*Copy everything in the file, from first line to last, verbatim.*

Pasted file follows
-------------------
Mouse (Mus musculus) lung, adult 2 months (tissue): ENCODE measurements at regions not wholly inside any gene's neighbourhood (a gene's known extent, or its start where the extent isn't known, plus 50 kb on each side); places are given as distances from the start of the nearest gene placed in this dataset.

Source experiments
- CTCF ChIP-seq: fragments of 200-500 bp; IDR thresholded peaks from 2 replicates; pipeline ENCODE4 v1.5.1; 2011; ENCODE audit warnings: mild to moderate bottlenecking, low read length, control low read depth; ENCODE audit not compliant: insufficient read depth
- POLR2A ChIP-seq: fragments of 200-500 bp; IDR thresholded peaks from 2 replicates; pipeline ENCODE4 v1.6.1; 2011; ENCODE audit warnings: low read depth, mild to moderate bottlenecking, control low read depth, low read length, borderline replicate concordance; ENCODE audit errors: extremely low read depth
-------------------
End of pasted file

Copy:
Mouse (Mus musculus) lung, adult 2 months (tissue): ENCODE measurements at regions not wholly inside any gene's neighbourhood (a gene's known extent, or its start where the extent isn't known, plus 50 kb on each side); places are given as distances from the start of the nearest gene placed in this dataset.

Source experiments
- CTCF ChIP-seq: fragments of 200-500 bp; IDR thresholded peaks from 2 replicates; pipeline ENCODE4 v1.5.1; 2011; ENCODE audit warnings: mild to moderate bottlenecking, low read length, control low read depth; ENCODE audit not compliant: insufficient read depth
- POLR2A ChIP-seq: fragments of 200-500 bp; IDR thresholded peaks from 2 replicates; pipeline ENCODE4 v1.6.1; 2011; ENCODE audit warnings: low read depth, mild to moderate bottlenecking, control low read depth, low read length, borderline replicate concordance; ENCODE audit errors: extremely low read depth